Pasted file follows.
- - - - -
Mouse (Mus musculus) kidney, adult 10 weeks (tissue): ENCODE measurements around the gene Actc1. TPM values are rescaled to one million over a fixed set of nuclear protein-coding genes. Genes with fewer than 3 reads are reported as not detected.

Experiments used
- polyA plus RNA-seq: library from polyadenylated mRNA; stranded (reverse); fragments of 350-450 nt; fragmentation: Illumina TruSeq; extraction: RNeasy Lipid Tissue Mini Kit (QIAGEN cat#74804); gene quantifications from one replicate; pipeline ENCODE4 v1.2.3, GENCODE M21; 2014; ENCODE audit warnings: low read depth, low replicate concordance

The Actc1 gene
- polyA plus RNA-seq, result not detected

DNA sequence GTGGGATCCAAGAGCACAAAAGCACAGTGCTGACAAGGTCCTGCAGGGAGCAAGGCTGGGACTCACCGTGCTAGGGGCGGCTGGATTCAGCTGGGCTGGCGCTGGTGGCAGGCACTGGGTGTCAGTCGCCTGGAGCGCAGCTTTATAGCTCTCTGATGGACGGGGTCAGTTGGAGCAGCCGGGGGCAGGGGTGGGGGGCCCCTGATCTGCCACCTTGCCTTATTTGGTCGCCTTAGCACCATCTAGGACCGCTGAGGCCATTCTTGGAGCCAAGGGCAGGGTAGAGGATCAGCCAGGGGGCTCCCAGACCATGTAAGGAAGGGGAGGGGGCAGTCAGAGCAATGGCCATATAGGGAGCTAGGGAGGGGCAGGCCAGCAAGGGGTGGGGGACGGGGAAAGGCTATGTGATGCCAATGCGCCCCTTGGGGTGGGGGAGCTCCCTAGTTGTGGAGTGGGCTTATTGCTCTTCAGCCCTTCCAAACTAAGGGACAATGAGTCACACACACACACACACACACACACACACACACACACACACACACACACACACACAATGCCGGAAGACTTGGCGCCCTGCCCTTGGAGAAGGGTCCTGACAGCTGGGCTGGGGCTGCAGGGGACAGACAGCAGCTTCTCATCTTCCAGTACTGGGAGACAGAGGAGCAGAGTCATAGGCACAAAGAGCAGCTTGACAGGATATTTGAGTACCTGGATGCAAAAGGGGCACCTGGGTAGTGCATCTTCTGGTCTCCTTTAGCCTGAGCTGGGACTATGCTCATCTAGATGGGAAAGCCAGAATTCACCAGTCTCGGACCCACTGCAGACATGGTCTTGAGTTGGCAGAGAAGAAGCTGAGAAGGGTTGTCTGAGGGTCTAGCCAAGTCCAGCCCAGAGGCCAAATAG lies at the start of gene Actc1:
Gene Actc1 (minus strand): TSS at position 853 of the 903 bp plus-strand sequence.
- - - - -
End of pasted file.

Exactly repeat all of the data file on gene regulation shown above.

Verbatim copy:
Mouse (Mus musculus) kidney, adult 10 weeks (tissue): ENCODE measurements around the gene Actc1. TPM values are rescaled to one million over a fixed set of nuclear protein-coding genes. Genes with fewer than 3 reads are reported as not detected.

Experiments used
- polyA plus RNA-seq: library from polyadenylated mRNA; stranded (reverse); fragments of 350-450 nt; fragmentation: Illumina TruSeq; extraction: RNeasy Lipid Tissue Mini Kit (QIAGEN cat#74804); gene quantifications from one replicate; pipeline ENCODE4 v1.2.3, GENCODE M21; 2014; ENCODE audit warnings: low read depth, low replicate concordance

The Actc1 gene
- polyA plus RNA-seq, result not detected

DNA sequence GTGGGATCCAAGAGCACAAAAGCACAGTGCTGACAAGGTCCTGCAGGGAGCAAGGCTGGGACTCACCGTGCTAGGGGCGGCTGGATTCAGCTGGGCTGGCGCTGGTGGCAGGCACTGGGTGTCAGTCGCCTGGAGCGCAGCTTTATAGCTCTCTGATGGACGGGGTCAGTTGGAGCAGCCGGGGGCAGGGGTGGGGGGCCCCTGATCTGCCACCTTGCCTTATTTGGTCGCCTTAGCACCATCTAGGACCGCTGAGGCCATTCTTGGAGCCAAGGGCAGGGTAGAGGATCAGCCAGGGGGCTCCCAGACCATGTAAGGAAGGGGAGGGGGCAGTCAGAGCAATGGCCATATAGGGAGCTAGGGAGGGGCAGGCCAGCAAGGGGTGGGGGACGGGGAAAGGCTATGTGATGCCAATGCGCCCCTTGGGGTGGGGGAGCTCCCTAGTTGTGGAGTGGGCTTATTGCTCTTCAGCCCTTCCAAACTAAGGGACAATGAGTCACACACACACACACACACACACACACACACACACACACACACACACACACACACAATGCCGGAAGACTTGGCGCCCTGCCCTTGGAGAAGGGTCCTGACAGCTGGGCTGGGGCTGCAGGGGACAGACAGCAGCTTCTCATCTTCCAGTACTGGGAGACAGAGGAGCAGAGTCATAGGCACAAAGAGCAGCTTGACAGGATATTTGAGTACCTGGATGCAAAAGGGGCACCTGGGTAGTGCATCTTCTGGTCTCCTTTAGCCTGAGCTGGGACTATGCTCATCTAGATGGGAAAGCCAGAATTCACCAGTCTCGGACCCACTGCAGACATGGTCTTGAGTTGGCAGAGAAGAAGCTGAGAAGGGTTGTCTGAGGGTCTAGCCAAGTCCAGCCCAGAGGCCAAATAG lies at the start of gene Actc1:
Gene Actc1 (minus strand): TSS at position 853 of the 903 bp plus-strand sequence.